• Jewels: Gifts will be offered to you.
  • Kettle: Minor illness; don’t worry; friends will help.
  • Key: Success, prosperity, understanding.
  • Kite: Ascent in social position by the help of friends.
  • Knife: A broken friendship; a justified fear.
  • Ladder: Job promotion, a rise in life, advancement.
  • Lamp: At top, a feast; at side, secrets revealed.
  • Leaf: Change in health: up, better; down, worse.
  • Letter: News; If cross near, death, if coins, a gift.
  • Lines: If straight, progress; if wavy, uncertain path.
  • Lion: An influential friend in a position of authority.
  • Lock: Obstacles too strong to overcome.
  • Man: Near handle, a visitor; elsewhere, a pen-pal.
  • Moon: A change in plans.
  • Mountain: Great goals beset by difficulties.
  • Mouse: Someone is stealing from you.
  • Mushroom: At top, country life; at bottom, growth.
  • Nail: Injustice, unfairness, unrighteous punishment.
  • Necklace: Whole, admirers; broken, losing a lover.
  • Nest: Save your money; take care of your home.
  • Needle: Recognition, admiration.
  • Oak Tree: Strength, health, long life; betterment.
  • Octopus: Danger.
  • Ostrich: Travel abroad.
  • Owl: Gossip nearby; a wise person will protect you.
  • Palm Tree: Success, honour.
  • Palm Leaf: Victory, martyrdom.
  • Parasol: A new lover.
  • Parrot: Foreign journey; people talk about you.
  • Pig: Greed and carelessness.
  • Pin: A new job awaits.
  • Pine Tree: High achievement.
  • Pipe: Reconciliation of a friendship.
  • Pistol: Danger is near.
  • Plough: A struggle ahead; hard going.
  • Purse: At top, profit; at bottom, loss.
  • Question Mark: Be cautious; future unsettled.
  • Rabbit: Bravery to overcome a fear of disaster.
  • Rainbow: The most difficult time is now over.
  • Rake: Watch details lest you stumble.
  • Raven: Bad news; love disaster; death for the aged.
  • Rider: Good news from afar, especially in finances.
  • Ring: At top, marriage; at bottom, betrothal.
  • Ring, Broken: Divorce or broken engagement.
  • Rose: Popularity, romance.
  • Scales: Balanced, justice; unbalanced, injustice.
  • Scissors: Quarrels, possibly separation.
  • Sheep: Good fortune; a friend does your bidding.
  • Shell: Good news from over the sea.
  • Ship: At top, a journey; at bottom, a safe journey.
  • Shoe: Hard work leads to a change for the better.
  • Sickle: Illness, sorrow, and pain.
  • Snake: An enemy, and wisdom to discern who it is.
  • Spider: Good luck, a reward for industrious work.
  • Spoon: Generosity.
  • Squirrel: Save up now for future times of want.
  • Stairs: Orderly progress leads to eventual success.
  • Star: Health, happiness, hope; absolute success.
  • Sun: Joy, success, power, children, well-being.
  • Sword: Small quarrels turn into serious arguments.
  • Table: A social gathering at which you’ll find favour.
  • Teardrops: Sorrow and tears.
  • Tent: Travel for which you are not well prepared.
  • Thimble: Changes at home; a need for mending.
  • Tortoise: Criticism, usually beneficial.
  • Tower: Disappointment and possible ruin.
  • Triangle: Something unexpected will happen.
  • Turtle: Slow progress; a sluggard is near to you.
  • Umbrella: Trouble, but you will be protected.
  • Vase: A friend needs your help.
  • Violin: A self-centered person.
  • Volcano: Harmful and emotional words may erupt.
  • Wagon: A wedding will ensue.
  • Wasp: Your romantic problems are due to a rival.
  • Wheel: If whole, good fortune; if broken, loss.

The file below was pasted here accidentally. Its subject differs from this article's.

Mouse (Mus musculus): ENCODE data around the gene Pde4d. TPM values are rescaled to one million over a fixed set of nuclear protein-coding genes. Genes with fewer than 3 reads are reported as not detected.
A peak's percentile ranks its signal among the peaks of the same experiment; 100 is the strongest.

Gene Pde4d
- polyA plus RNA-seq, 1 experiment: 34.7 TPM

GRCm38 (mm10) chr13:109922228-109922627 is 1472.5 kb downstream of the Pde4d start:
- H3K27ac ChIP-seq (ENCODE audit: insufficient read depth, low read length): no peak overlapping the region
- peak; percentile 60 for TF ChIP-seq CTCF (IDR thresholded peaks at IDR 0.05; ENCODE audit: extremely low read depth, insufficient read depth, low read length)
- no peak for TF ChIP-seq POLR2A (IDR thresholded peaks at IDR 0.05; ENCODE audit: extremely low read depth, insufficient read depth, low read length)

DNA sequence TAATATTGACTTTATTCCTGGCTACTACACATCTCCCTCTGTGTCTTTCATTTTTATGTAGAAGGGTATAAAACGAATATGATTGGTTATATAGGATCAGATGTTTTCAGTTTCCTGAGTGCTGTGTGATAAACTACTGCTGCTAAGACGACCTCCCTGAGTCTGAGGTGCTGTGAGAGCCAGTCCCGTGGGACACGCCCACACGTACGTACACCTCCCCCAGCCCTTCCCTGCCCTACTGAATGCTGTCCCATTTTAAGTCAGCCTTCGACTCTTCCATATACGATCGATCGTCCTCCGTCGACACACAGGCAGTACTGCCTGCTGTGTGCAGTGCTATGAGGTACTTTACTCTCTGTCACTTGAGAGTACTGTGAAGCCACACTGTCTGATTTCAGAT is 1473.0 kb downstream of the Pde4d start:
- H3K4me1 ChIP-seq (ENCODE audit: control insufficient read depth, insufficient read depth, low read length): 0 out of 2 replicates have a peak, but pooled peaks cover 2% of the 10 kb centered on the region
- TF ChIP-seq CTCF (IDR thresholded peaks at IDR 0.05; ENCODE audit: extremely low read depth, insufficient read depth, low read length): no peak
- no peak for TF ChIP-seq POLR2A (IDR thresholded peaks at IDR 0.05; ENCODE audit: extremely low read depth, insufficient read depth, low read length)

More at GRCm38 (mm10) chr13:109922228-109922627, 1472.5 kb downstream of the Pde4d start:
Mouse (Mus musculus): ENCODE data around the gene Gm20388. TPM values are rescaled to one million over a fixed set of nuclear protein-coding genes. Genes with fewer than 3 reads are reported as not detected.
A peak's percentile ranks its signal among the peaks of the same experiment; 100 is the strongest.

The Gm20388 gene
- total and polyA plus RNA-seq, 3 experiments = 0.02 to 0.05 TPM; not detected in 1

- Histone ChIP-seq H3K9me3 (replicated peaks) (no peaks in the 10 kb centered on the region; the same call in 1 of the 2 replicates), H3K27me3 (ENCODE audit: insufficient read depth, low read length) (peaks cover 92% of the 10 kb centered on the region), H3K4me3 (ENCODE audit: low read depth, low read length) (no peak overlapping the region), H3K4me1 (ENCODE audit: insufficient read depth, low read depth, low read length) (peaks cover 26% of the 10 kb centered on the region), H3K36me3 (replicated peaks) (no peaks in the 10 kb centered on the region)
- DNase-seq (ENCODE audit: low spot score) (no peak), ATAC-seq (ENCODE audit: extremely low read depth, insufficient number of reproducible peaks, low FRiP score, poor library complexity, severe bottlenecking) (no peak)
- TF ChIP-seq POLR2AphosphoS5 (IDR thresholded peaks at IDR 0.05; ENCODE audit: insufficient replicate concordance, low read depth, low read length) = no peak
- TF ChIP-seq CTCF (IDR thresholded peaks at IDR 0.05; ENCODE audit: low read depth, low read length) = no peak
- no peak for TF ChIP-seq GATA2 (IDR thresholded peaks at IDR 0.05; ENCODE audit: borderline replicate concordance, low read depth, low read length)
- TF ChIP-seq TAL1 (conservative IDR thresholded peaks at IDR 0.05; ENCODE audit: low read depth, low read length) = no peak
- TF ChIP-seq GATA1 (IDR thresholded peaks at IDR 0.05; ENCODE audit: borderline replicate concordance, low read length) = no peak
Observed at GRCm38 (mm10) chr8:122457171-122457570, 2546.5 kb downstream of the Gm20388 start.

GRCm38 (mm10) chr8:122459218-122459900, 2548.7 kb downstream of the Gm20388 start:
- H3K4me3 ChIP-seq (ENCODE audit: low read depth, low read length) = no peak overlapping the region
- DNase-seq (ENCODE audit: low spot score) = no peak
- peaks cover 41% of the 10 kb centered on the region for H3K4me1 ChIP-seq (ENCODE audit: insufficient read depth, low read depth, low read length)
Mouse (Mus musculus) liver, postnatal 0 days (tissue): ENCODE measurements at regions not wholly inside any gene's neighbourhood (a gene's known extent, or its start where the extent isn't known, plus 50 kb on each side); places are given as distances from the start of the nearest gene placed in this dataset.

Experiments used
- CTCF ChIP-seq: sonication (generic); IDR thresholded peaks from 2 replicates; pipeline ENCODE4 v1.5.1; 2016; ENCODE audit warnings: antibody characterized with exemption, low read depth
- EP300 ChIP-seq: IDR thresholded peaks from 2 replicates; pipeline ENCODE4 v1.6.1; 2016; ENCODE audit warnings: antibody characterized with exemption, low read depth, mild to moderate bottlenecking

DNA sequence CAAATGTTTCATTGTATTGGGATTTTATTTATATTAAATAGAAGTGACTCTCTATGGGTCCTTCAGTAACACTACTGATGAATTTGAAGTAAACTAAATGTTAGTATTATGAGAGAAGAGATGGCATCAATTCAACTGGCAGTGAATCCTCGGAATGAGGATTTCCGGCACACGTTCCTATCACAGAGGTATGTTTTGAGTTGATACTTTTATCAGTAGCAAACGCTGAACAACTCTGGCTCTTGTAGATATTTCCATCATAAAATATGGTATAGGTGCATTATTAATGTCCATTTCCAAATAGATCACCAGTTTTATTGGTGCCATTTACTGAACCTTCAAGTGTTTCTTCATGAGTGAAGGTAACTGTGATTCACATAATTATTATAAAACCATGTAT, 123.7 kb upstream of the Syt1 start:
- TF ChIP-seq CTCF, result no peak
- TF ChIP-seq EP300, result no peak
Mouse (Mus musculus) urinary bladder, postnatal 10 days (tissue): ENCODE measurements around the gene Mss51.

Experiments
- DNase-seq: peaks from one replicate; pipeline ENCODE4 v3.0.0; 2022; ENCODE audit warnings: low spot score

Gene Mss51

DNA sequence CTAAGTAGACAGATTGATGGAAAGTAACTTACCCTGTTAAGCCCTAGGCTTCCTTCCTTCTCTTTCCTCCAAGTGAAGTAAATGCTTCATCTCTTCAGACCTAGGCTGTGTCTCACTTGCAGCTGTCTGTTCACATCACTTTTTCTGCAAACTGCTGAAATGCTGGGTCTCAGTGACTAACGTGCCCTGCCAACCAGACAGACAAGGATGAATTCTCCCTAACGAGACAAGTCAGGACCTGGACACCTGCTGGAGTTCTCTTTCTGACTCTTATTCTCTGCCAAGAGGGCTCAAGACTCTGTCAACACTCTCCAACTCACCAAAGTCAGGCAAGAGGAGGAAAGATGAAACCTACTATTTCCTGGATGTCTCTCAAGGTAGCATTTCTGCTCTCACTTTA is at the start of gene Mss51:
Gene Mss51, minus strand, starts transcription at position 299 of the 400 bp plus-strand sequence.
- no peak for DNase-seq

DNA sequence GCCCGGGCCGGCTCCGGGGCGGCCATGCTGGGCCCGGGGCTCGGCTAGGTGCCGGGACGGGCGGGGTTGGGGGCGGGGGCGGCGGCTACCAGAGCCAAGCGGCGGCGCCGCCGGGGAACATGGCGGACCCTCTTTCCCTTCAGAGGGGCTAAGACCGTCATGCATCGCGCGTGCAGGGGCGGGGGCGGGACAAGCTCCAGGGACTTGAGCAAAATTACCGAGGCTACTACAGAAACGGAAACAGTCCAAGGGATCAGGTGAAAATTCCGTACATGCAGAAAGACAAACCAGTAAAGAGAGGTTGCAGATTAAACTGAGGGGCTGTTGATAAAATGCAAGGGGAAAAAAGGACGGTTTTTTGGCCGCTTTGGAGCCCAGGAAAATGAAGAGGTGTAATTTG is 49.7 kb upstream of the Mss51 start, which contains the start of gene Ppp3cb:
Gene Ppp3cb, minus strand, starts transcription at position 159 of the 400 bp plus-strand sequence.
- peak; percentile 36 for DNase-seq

• Wings: Messages from Heaven.
  • Wolf: Cunning and jealousy.
  • Zebra: Adventures overseas.

Placing this list of 144 symbols in context with other domestic divination systems may help explain the enduring popularity of tasseomancy:

There are 52 symbols in a deck of playing card, 64 symbols in the hexagrams of the I Ching, and 78 symbols in a deck of tarot cards. If you count tarot reverses, you get 156 symbols, but, truth to tell, half of them are simply reversed fortunes derived from the original 78.

With these 144 tea leaf symbols, however, you have not only uprightness and inversion of the symbol to consider, but also a large variation in placement and timing, with respect to where the image falls within the cup. And, of course, a cup may contain more than one symbol.

Divination systems that contain more than 78 symbols -- for instance the 256 changing lines of the I Ching or the 256 odus of diloggun -- are often reserved for professional readers. Those which are entirely open-ended, like the infinite possibilities in astrology or sangoma bone reading, are also, generally speaking, the provenance of professional diviners. Depending on the culture, professional readers of complex divination systems that produce more than 256 outcomes may be highly trained elders, learned scholars who consult books of outcomes, or licensed priests within a religion in which divination is a clerical occupation.

Tea leaf reading, as a domestic form of prophesy that is unlicensed by a church, and which has, historically speaking, been practiced almost entirely by women and gay men, has a complexity beyond that easily memorized by amateurs, and can extend well into the range only understood by professional seers.

Yes, a child equipped with a booklet can read the leaves, and a child with a good memory who knows 24 symbols by heart will make a good show of reading for friends and family - but if you want to tell fortunes for customers and clients, especially if you do so for a fee or tips by giving readings in in a tea room, you should try to get the above list of 144 symbols in your head. Then, if you have a little more free space in your head, try to pick up one new symbol per day for a few years.

As you look through "The Stranger in the Cup," its 800 symbols will begin to fall into patterns for you, and eventually you will find that any cup symbols you see which were not listed there will be easy to interpret, either by understanding their relationship to symbols which have been listed, or by taking a moment to consider their place in the natural world or in human society.

catherine yronwode
curator, historian, and docent
The Mystic Tea Room